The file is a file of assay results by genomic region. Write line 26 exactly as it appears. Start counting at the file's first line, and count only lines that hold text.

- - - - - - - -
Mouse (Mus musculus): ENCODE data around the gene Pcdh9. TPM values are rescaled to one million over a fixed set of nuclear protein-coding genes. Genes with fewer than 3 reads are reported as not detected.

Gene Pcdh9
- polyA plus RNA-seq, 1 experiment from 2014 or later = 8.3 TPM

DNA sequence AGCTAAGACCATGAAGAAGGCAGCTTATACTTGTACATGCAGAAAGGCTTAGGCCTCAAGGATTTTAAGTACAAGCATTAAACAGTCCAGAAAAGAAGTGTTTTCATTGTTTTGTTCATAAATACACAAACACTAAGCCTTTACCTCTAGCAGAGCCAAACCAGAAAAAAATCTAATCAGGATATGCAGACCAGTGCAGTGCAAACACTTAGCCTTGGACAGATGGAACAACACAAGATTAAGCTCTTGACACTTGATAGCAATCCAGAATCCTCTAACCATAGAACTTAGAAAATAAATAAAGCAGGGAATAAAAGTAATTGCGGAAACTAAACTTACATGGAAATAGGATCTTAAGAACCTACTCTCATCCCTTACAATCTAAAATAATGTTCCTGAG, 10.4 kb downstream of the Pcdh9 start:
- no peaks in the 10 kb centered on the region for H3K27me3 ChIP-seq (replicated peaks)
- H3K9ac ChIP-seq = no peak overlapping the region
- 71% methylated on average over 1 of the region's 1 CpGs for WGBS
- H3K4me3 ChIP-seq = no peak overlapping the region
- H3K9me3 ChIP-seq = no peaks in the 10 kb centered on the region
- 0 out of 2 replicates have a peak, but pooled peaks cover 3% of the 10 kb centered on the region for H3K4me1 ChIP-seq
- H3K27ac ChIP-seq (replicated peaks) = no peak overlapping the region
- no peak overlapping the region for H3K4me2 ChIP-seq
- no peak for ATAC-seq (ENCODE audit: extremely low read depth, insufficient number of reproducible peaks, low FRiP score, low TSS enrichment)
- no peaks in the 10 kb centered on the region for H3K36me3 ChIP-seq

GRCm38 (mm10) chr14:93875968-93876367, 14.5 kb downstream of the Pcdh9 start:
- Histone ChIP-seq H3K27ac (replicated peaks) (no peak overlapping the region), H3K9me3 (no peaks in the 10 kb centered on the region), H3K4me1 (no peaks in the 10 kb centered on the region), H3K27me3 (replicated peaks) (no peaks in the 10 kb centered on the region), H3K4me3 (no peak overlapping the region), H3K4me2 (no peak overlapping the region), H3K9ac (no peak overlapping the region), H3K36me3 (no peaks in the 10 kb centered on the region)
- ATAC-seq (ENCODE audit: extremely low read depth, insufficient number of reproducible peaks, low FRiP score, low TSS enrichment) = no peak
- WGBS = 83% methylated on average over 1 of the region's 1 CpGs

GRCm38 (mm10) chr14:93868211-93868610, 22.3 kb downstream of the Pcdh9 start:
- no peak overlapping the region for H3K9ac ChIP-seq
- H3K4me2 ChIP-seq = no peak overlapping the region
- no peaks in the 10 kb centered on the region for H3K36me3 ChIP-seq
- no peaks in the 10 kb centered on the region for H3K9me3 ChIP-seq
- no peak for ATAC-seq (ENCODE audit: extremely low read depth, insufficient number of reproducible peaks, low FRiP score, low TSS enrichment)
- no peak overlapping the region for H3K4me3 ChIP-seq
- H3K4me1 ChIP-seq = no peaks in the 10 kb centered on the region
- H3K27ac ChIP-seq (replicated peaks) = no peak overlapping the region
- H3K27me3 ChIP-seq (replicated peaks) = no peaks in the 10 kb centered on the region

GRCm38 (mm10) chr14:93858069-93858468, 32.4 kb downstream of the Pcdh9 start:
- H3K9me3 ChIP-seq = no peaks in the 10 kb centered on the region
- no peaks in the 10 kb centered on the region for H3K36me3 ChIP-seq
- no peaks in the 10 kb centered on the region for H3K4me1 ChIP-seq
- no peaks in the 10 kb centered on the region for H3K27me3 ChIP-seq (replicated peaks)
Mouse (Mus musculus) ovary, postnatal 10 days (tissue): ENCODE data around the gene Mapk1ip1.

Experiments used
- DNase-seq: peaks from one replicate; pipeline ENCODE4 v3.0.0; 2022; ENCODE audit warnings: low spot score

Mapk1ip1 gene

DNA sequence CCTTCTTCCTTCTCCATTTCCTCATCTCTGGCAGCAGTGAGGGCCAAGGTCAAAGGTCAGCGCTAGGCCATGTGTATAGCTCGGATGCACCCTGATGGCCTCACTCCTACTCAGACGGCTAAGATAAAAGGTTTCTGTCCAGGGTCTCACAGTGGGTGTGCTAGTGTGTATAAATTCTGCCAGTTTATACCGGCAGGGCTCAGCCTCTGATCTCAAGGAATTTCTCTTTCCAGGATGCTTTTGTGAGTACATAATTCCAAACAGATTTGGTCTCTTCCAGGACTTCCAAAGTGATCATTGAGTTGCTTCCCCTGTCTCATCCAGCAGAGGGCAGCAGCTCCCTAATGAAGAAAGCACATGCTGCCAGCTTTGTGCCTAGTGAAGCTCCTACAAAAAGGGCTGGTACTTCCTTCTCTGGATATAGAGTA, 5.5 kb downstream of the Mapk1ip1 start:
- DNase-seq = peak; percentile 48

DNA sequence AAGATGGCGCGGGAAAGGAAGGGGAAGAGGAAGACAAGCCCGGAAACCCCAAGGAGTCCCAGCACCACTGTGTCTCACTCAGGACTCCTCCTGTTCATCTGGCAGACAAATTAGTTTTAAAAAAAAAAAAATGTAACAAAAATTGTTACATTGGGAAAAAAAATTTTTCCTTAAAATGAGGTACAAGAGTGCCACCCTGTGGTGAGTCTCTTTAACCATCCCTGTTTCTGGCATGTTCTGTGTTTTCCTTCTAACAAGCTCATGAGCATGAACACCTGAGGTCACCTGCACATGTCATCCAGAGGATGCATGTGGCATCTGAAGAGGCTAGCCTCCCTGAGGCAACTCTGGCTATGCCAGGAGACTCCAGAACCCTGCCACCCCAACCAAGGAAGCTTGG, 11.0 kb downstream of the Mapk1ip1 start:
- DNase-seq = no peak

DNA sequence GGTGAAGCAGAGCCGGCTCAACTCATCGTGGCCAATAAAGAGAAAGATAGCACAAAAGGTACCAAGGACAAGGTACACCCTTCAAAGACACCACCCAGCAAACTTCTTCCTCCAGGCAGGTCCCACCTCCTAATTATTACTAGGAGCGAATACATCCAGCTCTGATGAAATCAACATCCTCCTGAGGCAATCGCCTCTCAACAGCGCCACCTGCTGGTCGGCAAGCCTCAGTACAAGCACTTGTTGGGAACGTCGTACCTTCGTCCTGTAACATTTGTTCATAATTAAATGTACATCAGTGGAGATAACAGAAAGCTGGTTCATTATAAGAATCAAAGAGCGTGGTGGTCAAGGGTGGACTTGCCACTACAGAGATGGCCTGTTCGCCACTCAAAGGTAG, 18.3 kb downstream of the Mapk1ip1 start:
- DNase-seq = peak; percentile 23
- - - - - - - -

- H3K4me1 ChIP-seq = no peaks in the 10 kb centered on the region